By John Keeling
The house sparrow is not only a common resident here, but it is also the most widely distributed wild bird in the world. Its spread has been closely related to human expansion in the world. In the countryside if you come across a house sparrow, you know there is a human dwelling or farm close by.
It is a stocky bird, six inches long, with white cheeks, grey crown, black bib, and rich brown feathers on the wings and back. The size of the black bib increases with age. The female is plain mid-brown in color with a pale buff line over the eye.
Originally from northern Europe and northern Asia it has spread widely over the last 150 years, both on its own and as a result of introduction by humans. Birds on the American Continent are descended from fifty pairs released purposely in 1852 by the commissioners of Central Park in New York City.
They are social birds, joining together in flocks for eating and roosting at night; and may build nests quite close together. They feed mainly on the ground, foraging for seeds of all kinds – note the heavy beak which is adapted for crushing seeds. They are required to eat small quantities of grit to help grind up the broken seeds in the stomach. They are adaptable however, switching when necessary to berries, fruit, beetles, caterpillars and earthworms.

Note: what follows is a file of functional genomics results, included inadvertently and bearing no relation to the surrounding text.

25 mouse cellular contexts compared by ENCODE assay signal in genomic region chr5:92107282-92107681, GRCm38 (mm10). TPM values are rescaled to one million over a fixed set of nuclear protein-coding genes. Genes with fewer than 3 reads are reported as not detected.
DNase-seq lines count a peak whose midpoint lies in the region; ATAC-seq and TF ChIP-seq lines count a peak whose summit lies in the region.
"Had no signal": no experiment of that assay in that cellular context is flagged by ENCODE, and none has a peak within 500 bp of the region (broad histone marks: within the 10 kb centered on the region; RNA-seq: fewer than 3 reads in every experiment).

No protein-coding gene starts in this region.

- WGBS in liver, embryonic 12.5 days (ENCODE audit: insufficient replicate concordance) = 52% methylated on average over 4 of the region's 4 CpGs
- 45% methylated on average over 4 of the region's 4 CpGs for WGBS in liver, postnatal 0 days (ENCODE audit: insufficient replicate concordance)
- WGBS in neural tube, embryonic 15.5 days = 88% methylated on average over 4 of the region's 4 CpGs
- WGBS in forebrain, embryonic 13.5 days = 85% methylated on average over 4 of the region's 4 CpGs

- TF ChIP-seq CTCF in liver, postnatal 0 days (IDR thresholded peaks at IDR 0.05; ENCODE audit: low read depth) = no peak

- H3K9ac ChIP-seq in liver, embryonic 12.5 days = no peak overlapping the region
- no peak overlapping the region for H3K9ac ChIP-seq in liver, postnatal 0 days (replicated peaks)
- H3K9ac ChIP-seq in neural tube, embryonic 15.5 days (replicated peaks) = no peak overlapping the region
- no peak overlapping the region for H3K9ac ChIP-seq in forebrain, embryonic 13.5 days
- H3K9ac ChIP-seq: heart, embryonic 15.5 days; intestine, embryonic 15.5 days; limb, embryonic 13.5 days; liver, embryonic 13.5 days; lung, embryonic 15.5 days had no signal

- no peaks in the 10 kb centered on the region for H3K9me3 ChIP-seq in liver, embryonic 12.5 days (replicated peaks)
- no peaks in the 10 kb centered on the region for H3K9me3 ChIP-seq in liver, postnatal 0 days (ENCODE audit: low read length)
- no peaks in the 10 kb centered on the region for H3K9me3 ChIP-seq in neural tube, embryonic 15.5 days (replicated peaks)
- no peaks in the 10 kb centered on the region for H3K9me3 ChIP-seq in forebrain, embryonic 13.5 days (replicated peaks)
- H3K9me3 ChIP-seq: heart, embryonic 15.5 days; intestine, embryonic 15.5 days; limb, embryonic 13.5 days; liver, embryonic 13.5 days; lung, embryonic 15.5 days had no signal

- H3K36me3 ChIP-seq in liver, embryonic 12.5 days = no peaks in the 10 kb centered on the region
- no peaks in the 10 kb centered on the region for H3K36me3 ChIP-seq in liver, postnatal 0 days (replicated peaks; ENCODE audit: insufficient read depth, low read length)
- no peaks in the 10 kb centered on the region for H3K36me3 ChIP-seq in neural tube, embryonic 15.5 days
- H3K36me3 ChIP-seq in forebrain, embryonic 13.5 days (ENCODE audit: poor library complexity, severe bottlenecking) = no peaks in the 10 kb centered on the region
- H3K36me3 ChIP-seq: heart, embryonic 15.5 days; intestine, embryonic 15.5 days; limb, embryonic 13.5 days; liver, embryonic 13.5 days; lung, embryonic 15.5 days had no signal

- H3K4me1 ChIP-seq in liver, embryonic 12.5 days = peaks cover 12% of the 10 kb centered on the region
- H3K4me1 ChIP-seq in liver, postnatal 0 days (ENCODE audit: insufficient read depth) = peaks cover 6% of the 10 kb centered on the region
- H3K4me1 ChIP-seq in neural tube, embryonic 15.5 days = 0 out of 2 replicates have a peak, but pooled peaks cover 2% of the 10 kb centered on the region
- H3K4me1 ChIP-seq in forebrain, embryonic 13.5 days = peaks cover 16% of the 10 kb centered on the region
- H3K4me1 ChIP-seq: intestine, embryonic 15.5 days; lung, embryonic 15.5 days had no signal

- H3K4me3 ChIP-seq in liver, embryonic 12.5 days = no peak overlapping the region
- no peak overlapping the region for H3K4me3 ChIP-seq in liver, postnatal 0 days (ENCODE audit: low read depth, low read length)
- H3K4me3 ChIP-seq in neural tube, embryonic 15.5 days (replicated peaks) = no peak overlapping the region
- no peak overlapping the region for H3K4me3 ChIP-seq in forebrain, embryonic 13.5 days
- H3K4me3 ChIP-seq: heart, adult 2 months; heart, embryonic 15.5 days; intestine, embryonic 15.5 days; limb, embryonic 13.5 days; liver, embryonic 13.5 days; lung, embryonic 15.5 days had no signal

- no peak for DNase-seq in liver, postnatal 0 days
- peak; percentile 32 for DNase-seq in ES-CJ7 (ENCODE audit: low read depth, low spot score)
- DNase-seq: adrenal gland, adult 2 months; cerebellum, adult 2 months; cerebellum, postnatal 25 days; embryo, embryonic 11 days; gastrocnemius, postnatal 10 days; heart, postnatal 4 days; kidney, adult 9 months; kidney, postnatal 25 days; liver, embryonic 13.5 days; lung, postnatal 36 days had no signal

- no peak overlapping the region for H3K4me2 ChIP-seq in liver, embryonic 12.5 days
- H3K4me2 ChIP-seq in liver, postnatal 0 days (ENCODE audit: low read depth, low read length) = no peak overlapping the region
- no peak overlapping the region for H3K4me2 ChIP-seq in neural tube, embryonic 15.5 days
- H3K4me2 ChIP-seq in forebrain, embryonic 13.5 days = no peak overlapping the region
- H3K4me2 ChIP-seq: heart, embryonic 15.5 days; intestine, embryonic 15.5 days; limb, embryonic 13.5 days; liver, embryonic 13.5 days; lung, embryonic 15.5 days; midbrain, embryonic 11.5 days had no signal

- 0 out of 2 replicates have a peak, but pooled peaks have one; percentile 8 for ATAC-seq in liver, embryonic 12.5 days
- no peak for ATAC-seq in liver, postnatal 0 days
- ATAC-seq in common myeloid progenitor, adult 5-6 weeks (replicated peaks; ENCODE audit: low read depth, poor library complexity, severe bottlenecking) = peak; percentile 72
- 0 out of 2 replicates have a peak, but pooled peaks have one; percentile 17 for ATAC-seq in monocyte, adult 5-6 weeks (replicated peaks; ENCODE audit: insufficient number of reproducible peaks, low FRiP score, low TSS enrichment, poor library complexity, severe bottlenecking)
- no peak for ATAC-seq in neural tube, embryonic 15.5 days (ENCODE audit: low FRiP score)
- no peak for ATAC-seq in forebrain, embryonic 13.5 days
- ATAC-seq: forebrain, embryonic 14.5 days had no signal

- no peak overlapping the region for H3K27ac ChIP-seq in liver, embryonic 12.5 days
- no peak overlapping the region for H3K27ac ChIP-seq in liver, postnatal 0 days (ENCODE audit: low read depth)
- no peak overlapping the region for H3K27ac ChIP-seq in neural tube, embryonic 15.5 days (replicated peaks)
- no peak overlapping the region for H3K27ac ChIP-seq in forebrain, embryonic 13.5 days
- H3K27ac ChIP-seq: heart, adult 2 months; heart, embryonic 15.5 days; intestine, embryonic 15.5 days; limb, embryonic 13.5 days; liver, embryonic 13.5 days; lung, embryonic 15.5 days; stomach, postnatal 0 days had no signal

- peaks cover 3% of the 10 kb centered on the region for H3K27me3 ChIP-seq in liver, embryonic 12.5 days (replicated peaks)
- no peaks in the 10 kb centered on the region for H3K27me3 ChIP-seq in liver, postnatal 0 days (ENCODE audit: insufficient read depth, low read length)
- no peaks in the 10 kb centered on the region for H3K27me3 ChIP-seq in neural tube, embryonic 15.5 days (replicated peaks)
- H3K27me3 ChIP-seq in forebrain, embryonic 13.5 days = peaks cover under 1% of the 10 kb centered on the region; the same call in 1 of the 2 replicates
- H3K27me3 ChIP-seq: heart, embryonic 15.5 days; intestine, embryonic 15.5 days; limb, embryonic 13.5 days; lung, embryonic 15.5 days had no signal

In the early spring when there are enough insects around to feed the future offspring, the male will pick out a nest site and start singing incessantly to call females. When a female comes, the male displays by shivering its wings, raising its tail and head, and displaying its black bib. The female then attacks the male and flies away. He follows and displays some more. When she sings a soft acceptance call, the male mounts the female repeatedly.
The male builds the nest with some help from the female, in any kind of hidden or semi-hidden cavity. It is an untidy mass of plant material, generally domed with an opening in the side. The female lays four spotted, bluish eggs and sits on them for 15 days until they hatch. Both sexes feed the young in the nest for 15 days, and also after they leave the nest for many more days until the young can fend for themselves. Up to four nesting cycles may occur in a year.
The young have a high mortality rate – only 20% survive the first year. Adults are subject to an annual survival rate of 50%. Many are eaten by domestic cats, and also hawks and crows. Some are killed by avian diseases. House sparrows are the most common road-kill in Europe.
Currently there is a decline in the population of house sparrows in England, and it has almost disappeared from the center of London. Naturally, ornithologists in England are investigating each of several possible causes. A similar decline was seen a hundred years ago when cars were first introduced.
(John Keeling and his wife lead the ‘Lake Chapala Birding Club’ which is a group of people interested in birds. To receive notices of bird walks etc., leave your e-mail address at avesajijic.com.)
For more information about Lake Chapala visit: www.chapala.com